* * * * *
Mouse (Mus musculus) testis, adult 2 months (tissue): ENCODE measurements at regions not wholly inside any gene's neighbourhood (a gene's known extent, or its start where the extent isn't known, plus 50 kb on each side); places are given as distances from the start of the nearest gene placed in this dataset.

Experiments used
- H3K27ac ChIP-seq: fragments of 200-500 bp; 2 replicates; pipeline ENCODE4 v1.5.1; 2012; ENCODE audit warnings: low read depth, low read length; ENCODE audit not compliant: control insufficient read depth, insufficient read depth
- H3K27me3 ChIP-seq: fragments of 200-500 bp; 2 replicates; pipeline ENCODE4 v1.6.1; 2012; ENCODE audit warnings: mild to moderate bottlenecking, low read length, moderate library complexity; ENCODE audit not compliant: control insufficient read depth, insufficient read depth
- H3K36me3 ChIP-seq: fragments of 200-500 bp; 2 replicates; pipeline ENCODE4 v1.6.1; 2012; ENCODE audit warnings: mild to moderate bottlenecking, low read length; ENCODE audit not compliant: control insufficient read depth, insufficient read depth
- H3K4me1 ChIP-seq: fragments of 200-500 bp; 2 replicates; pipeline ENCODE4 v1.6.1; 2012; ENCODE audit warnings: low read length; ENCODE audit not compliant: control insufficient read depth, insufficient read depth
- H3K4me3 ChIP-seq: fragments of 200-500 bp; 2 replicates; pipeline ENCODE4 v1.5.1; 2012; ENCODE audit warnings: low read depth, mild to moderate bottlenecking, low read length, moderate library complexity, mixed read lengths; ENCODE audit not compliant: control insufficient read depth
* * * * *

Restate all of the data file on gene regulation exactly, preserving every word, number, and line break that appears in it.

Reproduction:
Mouse (Mus musculus) testis, adult 2 months (tissue): ENCODE measurements at regions not wholly inside any gene's neighbourhood (a gene's known extent, or its start where the extent isn't known, plus 50 kb on each side); places are given as distances from the start of the nearest gene placed in this dataset.

Experiments used
- H3K27ac ChIP-seq: fragments of 200-500 bp; 2 replicates; pipeline ENCODE4 v1.5.1; 2012; ENCODE audit warnings: low read depth, low read length; ENCODE audit not compliant: control insufficient read depth, insufficient read depth
- H3K27me3 ChIP-seq: fragments of 200-500 bp; 2 replicates; pipeline ENCODE4 v1.6.1; 2012; ENCODE audit warnings: mild to moderate bottlenecking, low read length, moderate library complexity; ENCODE audit not compliant: control insufficient read depth, insufficient read depth
- H3K36me3 ChIP-seq: fragments of 200-500 bp; 2 replicates; pipeline ENCODE4 v1.6.1; 2012; ENCODE audit warnings: mild to moderate bottlenecking, low read length; ENCODE audit not compliant: control insufficient read depth, insufficient read depth
- H3K4me1 ChIP-seq: fragments of 200-500 bp; 2 replicates; pipeline ENCODE4 v1.6.1; 2012; ENCODE audit warnings: low read length; ENCODE audit not compliant: control insufficient read depth, insufficient read depth
- H3K4me3 ChIP-seq: fragments of 200-500 bp; 2 replicates; pipeline ENCODE4 v1.5.1; 2012; ENCODE audit warnings: low read depth, mild to moderate bottlenecking, low read length, moderate library complexity, mixed read lengths; ENCODE audit not compliant: control insufficient read depth